Wellsville - Optic News, Wellsville, Mo. September 7, 2005 In December the Optic-News received a copy of a book, James MacKay, a man to cherish, written by Helen Ogden Widener. I finally got (took) the time to read the book and it was what I would call a good read said Gay Donaldson, editor of the Optic-News. Now I've passed the book to Sandy Canterbury to read and then I think we'll donate it to the Wellsville Public Library. It's interesting and we think many of our readers would think the same, she concluded. During a phone conversation with Mrs. Widener after I had finished the book, she told me the correct pronounciation of James MacKay's name. I had gone through the book thinking it ended in a long 'a' sound - like a girl's name Kay. Instead, the second syllable is pronounced with a long i sound, , making it rhyme with sky, Mrs. Donaldson added. The story is told as a young man (John Barker) listens to stories about his grandfather from his grandmother, Gram. Mrs. recently attended a book signing at the Tartan Day Celebration in St. Charles. The celebration included the naming of a street named James MacKay. The old James MacKay house was located at 1017 S. Main. The book, James MacKay, is a story based upon what is known of his life and the time period in which he lived. It is told in an oral-narrative form, which has long been used in Scotland to relate history form one generation to the next. The year is 1859 when MacKay's widow, Isabella, tells his story to their grandson, John Barker. It is extremely rare that one finds a man who has led such a diverse life and had such an impact on the history of America and yet remained almost unknown to historians. With the hiring of the MacKay brothers by Fur Trader, Robert Grant, the readers are dropped into the hazards of the colorful Canadian Fur Trade and the wild dances and strange customs of Native Americans in their villages situated along the rivers the MacKays explored. In 1789 James leaves behind the fur trade and joins his brother in New York where they watched, in facination, the Inauguration of George Washington and the birth of a new nation. It was here James met with Spanish Ambassador, Gardoqui. At the time of the meeting James gave Gardoqui a map of the Spanish owned upper Missouri River and information on the Yellowstone River whe had discovered and called Rochejuene. The meeting resulted in James leaving New York for the Louisiana Territories held by the Spanish. The Spanish had little knowledge of the size of the Territories they held. Laws of residence kept James and a group of Explorers from leaving on their expedition up the Missouri River until 1795. James and his Lieutenant were commissioned to learn as much as possible about the natives, makepeace with them, to set up trade, build forts and find a route to the Pacific. James built Fort Charles near the Omaha Village and the Platte River. He sent Lieutenant Evans and a crew of men further up the river to the Mandan Village. MacKay had previously visited the Mandan Indian Village from Canada and taken vegetable seeds for them to grow, including Musk and Watermelon seeds during his fur days in Canada. When MacKay continued his trip to the Mandan Village, he found that seed were carefully preserved each year for planting the next year. Problems with the Indians and the exhaustion of their trade goods kept the exploration from proceeding past the Mandan Village. However, MacKay succeeded, with their field notes, in drawing a very accurate map to the Yellowstone River and making peace with the Indians. It was this map that was the most completemap used by the 1804 Expedition of Lewis and Clark --Wellsville Optic-News September 7, 2005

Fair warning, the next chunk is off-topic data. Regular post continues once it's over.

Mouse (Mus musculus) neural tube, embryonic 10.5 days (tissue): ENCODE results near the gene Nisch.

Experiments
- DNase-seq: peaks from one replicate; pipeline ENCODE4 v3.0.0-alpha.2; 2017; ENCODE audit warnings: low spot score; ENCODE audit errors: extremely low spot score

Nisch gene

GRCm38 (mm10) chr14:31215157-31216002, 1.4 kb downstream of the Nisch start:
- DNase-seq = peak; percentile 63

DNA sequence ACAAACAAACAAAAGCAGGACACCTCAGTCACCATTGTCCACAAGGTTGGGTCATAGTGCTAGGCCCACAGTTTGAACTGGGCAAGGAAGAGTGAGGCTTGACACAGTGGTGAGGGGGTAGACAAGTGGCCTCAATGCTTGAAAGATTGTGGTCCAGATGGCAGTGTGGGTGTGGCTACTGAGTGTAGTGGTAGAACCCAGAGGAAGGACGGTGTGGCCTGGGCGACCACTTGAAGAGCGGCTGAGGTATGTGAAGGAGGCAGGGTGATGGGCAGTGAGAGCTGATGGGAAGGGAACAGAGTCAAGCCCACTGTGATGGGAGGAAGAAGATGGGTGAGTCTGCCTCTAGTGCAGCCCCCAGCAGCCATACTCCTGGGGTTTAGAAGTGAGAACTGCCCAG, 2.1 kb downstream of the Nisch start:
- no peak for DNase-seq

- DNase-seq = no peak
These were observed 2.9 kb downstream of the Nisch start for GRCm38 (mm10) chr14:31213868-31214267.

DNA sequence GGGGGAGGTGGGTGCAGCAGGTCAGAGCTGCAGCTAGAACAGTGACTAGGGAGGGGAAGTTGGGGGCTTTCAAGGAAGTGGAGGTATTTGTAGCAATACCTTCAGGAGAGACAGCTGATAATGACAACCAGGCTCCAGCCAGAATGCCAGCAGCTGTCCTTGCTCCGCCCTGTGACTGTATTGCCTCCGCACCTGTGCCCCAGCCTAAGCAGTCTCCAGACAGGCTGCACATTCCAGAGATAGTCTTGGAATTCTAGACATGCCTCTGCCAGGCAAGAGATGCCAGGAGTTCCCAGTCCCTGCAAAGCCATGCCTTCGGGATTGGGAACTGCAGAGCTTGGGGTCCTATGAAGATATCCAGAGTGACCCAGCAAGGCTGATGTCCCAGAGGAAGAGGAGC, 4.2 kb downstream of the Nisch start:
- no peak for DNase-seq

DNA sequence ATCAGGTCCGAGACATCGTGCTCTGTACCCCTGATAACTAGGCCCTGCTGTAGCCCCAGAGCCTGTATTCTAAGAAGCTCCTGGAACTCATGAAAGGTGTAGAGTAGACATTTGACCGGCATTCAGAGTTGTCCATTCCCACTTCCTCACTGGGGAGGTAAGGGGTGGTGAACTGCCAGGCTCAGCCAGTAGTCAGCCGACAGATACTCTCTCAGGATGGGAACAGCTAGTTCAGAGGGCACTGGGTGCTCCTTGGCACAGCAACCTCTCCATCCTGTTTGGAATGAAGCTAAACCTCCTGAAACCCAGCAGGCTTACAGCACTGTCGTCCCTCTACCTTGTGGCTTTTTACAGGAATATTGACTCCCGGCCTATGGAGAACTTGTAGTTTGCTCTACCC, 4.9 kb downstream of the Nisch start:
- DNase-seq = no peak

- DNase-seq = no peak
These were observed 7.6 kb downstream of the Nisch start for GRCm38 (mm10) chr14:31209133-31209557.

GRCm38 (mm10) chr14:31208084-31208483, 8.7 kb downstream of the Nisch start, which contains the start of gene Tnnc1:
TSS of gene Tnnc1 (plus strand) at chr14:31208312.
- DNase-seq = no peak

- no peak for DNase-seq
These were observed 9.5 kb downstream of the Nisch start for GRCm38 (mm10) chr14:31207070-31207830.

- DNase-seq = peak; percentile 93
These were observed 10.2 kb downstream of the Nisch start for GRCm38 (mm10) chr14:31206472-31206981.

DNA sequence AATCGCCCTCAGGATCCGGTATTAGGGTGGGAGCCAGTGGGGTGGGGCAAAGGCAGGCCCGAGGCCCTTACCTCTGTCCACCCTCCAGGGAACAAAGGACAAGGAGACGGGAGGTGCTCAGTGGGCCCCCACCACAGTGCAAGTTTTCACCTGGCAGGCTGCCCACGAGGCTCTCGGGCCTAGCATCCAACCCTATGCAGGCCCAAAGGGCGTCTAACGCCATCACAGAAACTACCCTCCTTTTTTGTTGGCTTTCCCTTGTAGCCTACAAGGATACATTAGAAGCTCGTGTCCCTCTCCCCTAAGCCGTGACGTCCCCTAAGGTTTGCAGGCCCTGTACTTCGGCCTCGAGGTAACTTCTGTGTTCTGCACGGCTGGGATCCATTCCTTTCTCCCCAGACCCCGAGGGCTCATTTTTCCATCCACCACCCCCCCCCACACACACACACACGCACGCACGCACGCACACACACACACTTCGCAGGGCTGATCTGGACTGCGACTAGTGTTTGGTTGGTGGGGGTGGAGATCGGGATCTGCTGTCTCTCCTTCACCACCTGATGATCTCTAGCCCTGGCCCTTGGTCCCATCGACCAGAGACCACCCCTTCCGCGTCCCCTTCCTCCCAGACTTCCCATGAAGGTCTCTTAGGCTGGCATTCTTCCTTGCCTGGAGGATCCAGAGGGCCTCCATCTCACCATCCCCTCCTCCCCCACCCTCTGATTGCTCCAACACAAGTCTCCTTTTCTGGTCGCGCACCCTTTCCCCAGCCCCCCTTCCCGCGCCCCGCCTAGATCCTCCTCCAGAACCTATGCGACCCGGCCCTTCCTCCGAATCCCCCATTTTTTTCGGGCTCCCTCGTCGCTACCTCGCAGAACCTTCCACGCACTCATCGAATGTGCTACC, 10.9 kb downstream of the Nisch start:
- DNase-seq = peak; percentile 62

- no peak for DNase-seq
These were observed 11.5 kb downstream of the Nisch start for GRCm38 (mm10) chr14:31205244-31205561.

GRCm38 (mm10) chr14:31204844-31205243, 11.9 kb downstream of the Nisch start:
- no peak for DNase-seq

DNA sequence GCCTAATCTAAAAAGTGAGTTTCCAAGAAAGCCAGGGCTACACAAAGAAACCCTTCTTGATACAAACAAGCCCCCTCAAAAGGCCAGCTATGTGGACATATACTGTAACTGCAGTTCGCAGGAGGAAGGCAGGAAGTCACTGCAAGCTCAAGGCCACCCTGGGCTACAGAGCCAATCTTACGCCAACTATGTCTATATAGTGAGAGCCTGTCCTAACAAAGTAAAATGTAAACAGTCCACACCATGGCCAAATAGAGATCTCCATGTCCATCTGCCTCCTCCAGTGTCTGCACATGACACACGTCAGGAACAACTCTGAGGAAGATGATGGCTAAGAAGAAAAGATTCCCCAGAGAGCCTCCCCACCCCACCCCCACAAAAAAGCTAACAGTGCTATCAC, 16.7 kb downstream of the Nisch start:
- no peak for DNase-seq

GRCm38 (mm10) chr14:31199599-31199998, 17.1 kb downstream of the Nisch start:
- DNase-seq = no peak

James MacKay was born May 1, 1761 in the far north Highlands of Scotland in a long-house croft. At the age of 15, he and his brother emigrated to Canada to join the fur trade. he later moved to an area that would become part of the United States through the Louisiana Purchase. His map-making ability led to employment with the Spanish government from whom he petitioned land grants in the Louisiana Territories as payment for his work. His explorations produced the Indian Map that charted the Missouri River to the Yellowstone River and served as the basis for the Lewis and Clark Expedition in 1804. MacKay is credited as the first white man to record the Yellowstone River. The Missouri River Map, often called the Indian Map, is now in the Library of Congress. The purchase of the Louisiana Territory changed his life as he sought to expand his survey business and fight the denials of his right to the Land Grants from the Spanish government. Many of his claims went all the way to the Supreme Court of the United States where most of them were settled in favor of the claimant. On Tartan Day 2005 in St. Charles, Missouri (where James MacKay lived with his wife and children) a street was named in his honor. They hope to soon raise a life-sized statue of him in recognition of his work which has long been forgotten. --Illinois Saint Andrew Society Chicago, Ill. The Scottish Mapmaker